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Government role in digital identity strategic, whether decentralized or cloud-based

IdentityNorth conference and Okta white paper explore ID priorities
Government role in digital identity strategic, whether decentralized or cloud-based
 

Easier and more universal access to government services is one of the promises of the digital economy, and what kind of digital identity can best support the economies of the new future is being interrogated this week at an industry event and in a new white paper.

The IdentityNORTH Spring Symposium 2023 is running April 12 and 13 as a virtual event, with a general theme of promoting decentralized digital ID as a piece of foundational infrastructure.

The event revisits the six barriers to effective digital identity identified at its last event, and features presentations on the digital governance capabilities established by Ukraine while at war, how to avoid accidental harms, and developments in digital ID in Canada and elsewhere.

Okta pitches cloud citizen identity platforms

A white paper written by Intermedium and commissioned by Okta makes the case that sorting out digital identity should be considered a strategic priority by governments around the world.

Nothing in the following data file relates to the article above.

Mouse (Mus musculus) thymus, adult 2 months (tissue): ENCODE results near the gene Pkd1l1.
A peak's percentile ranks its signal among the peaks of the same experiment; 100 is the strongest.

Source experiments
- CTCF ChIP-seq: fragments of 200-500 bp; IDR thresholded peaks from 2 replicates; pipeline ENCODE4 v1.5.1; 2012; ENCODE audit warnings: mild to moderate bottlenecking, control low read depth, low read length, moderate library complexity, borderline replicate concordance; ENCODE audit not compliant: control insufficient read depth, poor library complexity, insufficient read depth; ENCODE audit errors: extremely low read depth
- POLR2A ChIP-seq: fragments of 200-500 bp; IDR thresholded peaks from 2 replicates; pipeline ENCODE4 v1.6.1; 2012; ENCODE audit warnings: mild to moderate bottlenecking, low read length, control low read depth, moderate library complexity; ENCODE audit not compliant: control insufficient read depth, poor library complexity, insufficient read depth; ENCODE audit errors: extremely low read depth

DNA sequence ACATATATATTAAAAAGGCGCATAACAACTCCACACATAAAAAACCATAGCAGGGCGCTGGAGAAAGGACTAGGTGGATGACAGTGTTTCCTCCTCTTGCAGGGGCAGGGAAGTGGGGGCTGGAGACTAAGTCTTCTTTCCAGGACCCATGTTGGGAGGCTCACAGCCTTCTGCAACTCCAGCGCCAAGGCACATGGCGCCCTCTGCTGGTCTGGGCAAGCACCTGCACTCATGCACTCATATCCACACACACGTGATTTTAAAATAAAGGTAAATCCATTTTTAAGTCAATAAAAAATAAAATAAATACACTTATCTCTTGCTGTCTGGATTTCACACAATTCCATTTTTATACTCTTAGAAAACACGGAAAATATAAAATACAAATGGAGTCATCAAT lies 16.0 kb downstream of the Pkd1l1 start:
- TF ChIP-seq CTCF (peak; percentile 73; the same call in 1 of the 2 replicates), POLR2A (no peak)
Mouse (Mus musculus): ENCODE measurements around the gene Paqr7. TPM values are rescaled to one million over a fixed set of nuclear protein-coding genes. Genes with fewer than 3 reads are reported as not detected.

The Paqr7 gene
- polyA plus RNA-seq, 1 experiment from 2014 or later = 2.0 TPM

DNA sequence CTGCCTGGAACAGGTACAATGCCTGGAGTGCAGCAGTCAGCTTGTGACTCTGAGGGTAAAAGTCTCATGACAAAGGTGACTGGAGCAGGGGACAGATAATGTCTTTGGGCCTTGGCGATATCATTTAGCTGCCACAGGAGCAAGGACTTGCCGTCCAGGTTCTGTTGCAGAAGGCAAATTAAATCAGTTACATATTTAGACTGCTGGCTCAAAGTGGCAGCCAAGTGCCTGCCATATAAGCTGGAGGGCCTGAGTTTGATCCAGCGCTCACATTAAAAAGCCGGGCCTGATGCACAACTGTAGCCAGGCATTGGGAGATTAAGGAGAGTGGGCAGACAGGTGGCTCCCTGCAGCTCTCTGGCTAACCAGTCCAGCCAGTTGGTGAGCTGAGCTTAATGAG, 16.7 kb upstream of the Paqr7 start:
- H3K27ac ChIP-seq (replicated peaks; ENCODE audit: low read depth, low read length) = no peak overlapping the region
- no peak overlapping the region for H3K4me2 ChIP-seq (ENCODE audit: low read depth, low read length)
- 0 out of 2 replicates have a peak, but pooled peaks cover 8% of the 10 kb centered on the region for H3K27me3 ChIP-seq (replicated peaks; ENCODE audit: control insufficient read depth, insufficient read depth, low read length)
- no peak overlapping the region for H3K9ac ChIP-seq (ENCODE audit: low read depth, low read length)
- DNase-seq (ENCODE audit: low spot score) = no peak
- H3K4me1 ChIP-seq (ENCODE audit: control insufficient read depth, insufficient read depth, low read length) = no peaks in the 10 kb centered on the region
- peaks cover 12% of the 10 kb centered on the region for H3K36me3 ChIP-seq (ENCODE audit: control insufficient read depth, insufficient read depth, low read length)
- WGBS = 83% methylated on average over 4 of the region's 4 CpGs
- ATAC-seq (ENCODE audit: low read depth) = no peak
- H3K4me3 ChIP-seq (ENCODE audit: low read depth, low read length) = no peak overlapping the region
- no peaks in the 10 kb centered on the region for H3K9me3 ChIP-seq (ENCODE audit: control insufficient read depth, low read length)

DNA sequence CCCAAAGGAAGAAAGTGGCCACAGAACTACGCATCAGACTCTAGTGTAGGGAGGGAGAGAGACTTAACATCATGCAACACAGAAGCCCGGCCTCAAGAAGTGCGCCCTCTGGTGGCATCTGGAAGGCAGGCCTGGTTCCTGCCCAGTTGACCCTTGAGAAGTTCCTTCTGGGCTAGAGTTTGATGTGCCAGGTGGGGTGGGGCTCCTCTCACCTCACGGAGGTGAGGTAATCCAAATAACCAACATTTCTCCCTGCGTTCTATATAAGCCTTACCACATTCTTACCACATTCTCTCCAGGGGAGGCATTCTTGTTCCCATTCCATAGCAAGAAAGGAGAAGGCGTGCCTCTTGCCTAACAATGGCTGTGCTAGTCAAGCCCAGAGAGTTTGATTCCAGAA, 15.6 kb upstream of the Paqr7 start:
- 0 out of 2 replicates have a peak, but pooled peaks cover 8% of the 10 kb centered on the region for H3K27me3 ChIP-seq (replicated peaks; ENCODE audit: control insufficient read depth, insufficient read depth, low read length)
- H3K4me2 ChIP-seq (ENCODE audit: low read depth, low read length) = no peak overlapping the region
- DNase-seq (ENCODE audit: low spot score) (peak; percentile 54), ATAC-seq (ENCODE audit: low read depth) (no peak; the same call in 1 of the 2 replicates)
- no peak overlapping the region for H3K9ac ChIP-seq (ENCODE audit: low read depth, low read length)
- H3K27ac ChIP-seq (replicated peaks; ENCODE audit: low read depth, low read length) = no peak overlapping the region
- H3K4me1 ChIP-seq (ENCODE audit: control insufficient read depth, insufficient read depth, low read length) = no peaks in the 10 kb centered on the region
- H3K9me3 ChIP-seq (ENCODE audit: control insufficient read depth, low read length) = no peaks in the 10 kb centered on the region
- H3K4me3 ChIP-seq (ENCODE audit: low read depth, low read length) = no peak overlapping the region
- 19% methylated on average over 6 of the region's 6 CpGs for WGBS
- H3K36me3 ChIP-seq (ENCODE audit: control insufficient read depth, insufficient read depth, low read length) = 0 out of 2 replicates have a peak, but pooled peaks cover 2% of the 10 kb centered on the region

The paper focusses on Australia, as Intermedium is a consultant on ICT use in the public sector of Australia and New Zealand, but largely applies elsewhere.

Okta equates cloud-based citizen identity platforms with customer identity and access management (CIAM) in ‘Creating a Seamless Citizen Experience: The Future of Digital Identity in Government.’

For digital government services to reach widespread availability, the cost of implementation, the combination of ease of use and security, and robustness of digital identity systems need to be improved, according to the paper. Authentication also remains a common technical challenge in digital identity systems.

The five key benefits of cloud citizen identity platforms are simplified identity management at scale, lower costs than in-house, proprietary systems, improved information sharing, stronger security and adherence to identity governance regulations and policies.

The white paper goes on to examine Australia’ experience with consumer expectations, its framework for cybersecurity, and the importance of the ‘Tell Us Once’ principles in driving adoption.

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